Life & Work

Kampala now leads revival of the accordion


Vivian Arnoux performs during “Reviving the Accordion” concert at Alliance Francaise concert garden. Photo/ALI ABDI

When Ugandan musician Godfrey Lubuulwa plays the accordion he sometimes attracts snide remarks from people who call the box-shaped gadget ‘Amin’s instrument’.

In his home town of Kampala the instrument is associated with the late President Idi Amin .You see, the late dictator was known for his love of the accordion and publicly played the instrument at functions, during his rule, in the 1970s.

In Kenya, memories of the accordion are invariably linked with the dance formations of Mwomboko troupes, who have been known to entertain the nation during public holidays.

The troupes are usually elderly dancing partners who sway and move to the beat of the accordion player accompanied by a bell-player, in a style that first gained fame in Central Kenya in the 1940s.

The influence of the accordion has been widespread throughout the history of Kenyan and East African music. Western Kenya had its era of outstanding kinanda players like Oguta Bobo and Anton Mito while taarab has over the years evolved from its East African Coastal roots to incorporate Western instruments including the violin, guitar and accordion.

In the course of research on various genres of Kenyan music, Ketebul Music, an independent record label, noted very few traces of the accordion sound in contemporary music still remain today.

The instrument is now thought of as exotic or old-fashioned and even when used today. It’s often used as a sampled sound created by producers in the studio.

So it was almost surreal to recently have Lubuulwa, having traveled from Kampala, play with fellow accordionists in Nairobi. Also playing was a musician from France, taarab artistes from Zanzibar, a jazz guitarist and traditional percussionists.

This group of musicians, brought together by Ketebul Music, spent last week at a creative workshop at the Alliance Francaise, in Nairobi, titled ‘Reviving the Accordion in Popular Music of East Africa’.

There were two accordionists, Tatu and Tawadudi, from the all female outfit, Tausi Taarab group of Zanzibar. From Mombasa was Mohammed Adio Shigoo, an accomplished player of tashkota, the stringed instrument said to have originated from India, while Mohammed Awadh Salim a veteran violinist.

French accordionist Viviane Arnoux, who was the facilitator of the event, has had a long association with African music since she was in music school in the 1980s. “I discovered and was fascinated by the music of Papa Wemba,” she says, “It was a revelation, the rhythm, harmony and melody.”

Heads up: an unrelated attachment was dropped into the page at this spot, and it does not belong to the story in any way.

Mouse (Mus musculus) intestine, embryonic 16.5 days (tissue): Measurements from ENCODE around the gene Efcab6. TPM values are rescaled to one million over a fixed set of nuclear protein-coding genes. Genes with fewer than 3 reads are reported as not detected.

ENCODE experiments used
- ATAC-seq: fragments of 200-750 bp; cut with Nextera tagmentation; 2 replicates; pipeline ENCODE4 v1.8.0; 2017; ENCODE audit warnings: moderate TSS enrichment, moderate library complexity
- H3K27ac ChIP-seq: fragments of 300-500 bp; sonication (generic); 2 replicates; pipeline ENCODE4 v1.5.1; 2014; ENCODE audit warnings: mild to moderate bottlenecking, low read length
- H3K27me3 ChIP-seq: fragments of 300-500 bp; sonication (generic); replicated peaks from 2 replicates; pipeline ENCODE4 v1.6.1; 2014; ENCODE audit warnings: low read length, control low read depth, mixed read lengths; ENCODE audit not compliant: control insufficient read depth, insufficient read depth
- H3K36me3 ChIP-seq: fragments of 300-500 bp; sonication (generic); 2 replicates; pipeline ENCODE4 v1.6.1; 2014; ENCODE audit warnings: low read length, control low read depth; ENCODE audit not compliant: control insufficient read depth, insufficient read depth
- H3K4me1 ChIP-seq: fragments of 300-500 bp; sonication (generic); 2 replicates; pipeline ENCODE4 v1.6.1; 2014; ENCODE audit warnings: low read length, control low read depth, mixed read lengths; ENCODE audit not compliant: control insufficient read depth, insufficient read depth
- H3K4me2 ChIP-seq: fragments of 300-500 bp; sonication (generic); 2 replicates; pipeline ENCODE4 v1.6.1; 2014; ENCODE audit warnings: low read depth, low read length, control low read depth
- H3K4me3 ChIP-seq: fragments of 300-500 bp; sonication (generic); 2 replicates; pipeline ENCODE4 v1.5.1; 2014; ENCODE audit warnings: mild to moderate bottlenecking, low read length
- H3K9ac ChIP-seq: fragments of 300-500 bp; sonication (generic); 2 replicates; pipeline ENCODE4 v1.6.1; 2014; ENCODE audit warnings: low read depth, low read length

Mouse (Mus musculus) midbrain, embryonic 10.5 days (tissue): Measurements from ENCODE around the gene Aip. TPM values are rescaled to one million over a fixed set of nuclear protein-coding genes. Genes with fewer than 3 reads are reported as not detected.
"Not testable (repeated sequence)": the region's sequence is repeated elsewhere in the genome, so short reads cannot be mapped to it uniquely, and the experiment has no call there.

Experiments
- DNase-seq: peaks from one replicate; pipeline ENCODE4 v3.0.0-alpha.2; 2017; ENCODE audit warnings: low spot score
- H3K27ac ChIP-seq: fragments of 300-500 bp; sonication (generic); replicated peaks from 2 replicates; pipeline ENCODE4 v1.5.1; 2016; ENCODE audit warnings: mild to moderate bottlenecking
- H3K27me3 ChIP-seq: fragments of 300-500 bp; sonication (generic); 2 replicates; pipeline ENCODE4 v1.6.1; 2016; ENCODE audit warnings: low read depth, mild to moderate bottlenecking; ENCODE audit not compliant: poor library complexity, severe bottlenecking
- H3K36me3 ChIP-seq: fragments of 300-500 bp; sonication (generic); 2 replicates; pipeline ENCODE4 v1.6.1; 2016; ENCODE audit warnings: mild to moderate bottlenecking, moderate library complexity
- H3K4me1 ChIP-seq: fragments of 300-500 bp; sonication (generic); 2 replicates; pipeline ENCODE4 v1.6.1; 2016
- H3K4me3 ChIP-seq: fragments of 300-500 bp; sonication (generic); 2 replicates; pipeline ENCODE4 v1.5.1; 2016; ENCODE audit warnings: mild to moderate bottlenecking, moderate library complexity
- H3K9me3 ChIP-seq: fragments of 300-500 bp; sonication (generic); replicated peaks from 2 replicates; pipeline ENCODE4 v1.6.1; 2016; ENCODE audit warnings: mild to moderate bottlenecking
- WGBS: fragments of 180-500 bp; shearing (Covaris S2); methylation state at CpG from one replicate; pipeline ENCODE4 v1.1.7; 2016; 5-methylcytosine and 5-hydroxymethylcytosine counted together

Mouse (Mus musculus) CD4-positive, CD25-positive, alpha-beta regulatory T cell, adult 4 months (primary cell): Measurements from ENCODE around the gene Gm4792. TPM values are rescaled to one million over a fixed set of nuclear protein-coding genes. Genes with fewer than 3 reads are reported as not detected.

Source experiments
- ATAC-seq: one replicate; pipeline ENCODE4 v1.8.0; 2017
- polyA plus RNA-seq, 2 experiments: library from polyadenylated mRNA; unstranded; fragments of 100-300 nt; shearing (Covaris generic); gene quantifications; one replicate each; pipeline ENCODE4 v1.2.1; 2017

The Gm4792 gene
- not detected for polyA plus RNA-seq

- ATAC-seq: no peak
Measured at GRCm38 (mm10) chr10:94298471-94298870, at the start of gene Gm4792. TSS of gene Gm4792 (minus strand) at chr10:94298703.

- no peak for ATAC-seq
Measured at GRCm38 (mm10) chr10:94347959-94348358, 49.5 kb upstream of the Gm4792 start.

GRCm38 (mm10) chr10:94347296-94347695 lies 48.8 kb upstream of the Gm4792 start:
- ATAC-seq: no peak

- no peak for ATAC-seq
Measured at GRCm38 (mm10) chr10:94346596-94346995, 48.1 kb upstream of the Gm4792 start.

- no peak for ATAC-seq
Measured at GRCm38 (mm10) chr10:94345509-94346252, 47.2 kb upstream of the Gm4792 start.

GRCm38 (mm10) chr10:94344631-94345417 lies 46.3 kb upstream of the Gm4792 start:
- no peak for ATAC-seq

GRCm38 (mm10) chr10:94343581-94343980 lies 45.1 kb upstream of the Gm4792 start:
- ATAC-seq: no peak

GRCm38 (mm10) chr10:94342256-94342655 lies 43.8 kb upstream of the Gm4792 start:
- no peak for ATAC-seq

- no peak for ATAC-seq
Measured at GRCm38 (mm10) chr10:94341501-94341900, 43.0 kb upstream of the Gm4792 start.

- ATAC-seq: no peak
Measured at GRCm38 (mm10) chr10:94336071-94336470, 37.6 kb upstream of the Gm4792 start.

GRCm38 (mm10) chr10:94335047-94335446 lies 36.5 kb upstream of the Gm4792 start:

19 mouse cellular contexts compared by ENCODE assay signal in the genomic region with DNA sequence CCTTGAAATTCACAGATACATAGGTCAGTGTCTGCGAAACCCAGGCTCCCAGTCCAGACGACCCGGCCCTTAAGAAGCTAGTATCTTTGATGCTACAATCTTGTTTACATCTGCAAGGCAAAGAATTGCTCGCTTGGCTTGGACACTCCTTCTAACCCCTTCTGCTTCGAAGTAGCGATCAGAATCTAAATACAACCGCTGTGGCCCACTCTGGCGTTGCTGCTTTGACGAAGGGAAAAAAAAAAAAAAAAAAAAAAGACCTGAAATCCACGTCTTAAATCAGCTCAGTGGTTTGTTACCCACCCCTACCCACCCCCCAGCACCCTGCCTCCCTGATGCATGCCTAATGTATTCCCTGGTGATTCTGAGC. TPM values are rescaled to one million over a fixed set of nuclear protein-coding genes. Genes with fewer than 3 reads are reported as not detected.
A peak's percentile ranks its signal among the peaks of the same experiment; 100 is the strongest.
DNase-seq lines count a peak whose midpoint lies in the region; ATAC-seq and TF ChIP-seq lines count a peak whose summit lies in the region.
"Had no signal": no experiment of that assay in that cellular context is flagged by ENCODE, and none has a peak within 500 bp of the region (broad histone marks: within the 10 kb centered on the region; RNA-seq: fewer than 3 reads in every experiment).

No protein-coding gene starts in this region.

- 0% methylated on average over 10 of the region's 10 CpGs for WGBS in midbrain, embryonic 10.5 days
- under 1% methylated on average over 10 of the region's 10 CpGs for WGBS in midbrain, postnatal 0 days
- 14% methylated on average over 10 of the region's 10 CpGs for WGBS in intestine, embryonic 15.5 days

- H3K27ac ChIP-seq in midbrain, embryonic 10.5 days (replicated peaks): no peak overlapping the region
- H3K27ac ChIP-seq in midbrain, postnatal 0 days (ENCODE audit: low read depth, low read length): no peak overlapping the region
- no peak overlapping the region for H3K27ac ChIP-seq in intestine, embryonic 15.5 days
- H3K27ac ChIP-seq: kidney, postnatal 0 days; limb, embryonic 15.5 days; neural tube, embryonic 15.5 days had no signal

The album that really opened her ears to the continent was the 1993 ‘Accordeons go to Abidjan’ by the Ivorian group Le Zagazougou, because its exciting musical style, brought together accordions, percussion and powerful vocals.

The first African artiste she worked with was Congolese legend Ray Lema on his 1995 album ‘Tout Partout.’ She also went on a much-acclaimed retro rumba world tour with Sammy Mangwana, in 1999, before joining Kekele, another group of Congolese veterans like Papa Noel and Nyboma for the Rumba Congo CD and tour.

Congo Station

Viviane Arnoux started playing the accordion at the age of four and formed the group MAM in 1992, with Francois Michaud, to explore ways of playing jazz. Michaud had spent eight years studying music formally and six years in Africa.

Together they created a new jazz form improvising folklore and ethnic world music into original compositions. The group has eight albums and is famous in France for recording a rendition of the theme song from the film “Mission Impossible.”

Arnoux is currently part of a musical project called “Congo Station” the brainchild of her long time collaborator, Ray Lema, which premiered in Paris, in March 2012.

The series of performances uniting traditional artistes from Congo with a new generation of urban musicians from Kinshasa will resume in September.

This is the first time she is working with East African musicians and she is “very excited”.

“I feel very deep emotions,” she said, after a recent rehearsal of three songs with Mombasa singer, Nyota Ndogo on lead vocals.

The next day the entire group will be at the Ketebul Studios at the Godown Arts Center in Nairobi to record six songs with producer Tabu Osusa. According to the French musician, there should be greater interaction between the Conservatoire of Music, as the main teaching institution for music in the country, and the performing artistes themselves.

“The old orchestral style which is still taught in our schools is outdated and even in France, the Conservatoire is now embracing jazz and world music to remain relevant,” she says.

The fast-rising Kenyan jazz performer Eddie Grey, who was played the guitar during the rehearsals thought that being part of a process involving such a diverse group of artistes was enriching.

“The sessions have been great not just because Viviane has been sharing her solid experience but she has also been very ready to learn from us.